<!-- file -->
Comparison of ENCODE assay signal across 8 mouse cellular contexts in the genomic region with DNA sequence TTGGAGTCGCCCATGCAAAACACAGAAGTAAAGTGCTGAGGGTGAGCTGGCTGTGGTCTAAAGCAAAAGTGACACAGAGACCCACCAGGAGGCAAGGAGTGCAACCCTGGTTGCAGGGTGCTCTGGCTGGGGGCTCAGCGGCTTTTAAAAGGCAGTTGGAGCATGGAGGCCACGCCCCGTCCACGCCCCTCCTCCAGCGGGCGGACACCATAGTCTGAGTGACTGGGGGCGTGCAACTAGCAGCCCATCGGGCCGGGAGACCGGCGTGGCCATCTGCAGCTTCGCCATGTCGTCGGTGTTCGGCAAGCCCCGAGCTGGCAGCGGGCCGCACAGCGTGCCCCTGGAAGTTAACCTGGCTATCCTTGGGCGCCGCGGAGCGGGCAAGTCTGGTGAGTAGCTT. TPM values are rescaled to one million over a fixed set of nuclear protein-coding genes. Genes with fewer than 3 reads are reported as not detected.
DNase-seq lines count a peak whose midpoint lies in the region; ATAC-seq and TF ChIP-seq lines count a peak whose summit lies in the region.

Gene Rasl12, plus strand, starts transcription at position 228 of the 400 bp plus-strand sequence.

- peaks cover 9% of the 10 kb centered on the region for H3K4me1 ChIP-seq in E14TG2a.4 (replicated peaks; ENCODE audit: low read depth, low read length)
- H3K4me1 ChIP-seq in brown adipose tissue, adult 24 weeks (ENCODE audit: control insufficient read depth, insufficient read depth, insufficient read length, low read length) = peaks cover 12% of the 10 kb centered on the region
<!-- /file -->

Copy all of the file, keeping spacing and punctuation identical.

Comparison of ENCODE assay signal across 8 mouse cellular contexts in the genomic region with DNA sequence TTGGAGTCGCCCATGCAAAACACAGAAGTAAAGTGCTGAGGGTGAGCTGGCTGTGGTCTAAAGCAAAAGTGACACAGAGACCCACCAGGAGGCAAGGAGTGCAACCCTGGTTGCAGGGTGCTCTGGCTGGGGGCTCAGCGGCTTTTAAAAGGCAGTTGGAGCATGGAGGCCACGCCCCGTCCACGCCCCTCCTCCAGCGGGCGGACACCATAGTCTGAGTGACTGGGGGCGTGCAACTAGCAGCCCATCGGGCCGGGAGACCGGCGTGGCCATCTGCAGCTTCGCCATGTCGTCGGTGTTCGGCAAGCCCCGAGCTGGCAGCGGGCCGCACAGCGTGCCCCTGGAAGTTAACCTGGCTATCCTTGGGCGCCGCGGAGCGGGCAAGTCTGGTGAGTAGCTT. TPM values are rescaled to one million over a fixed set of nuclear protein-coding genes. Genes with fewer than 3 reads are reported as not detected.
DNase-seq lines count a peak whose midpoint lies in the region; ATAC-seq and TF ChIP-seq lines count a peak whose summit lies in the region.

Gene Rasl12, plus strand, starts transcription at position 228 of the 400 bp plus-strand sequence.

- peaks cover 9% of the 10 kb centered on the region for H3K4me1 ChIP-seq in E14TG2a.4 (replicated peaks; ENCODE audit: low read depth, low read length)
- H3K4me1 ChIP-seq in brown adipose tissue, adult 24 weeks (ENCODE audit: control insufficient read depth, insufficient read depth, insufficient read length, low read length) = peaks cover 12% of the 10 kb centered on the region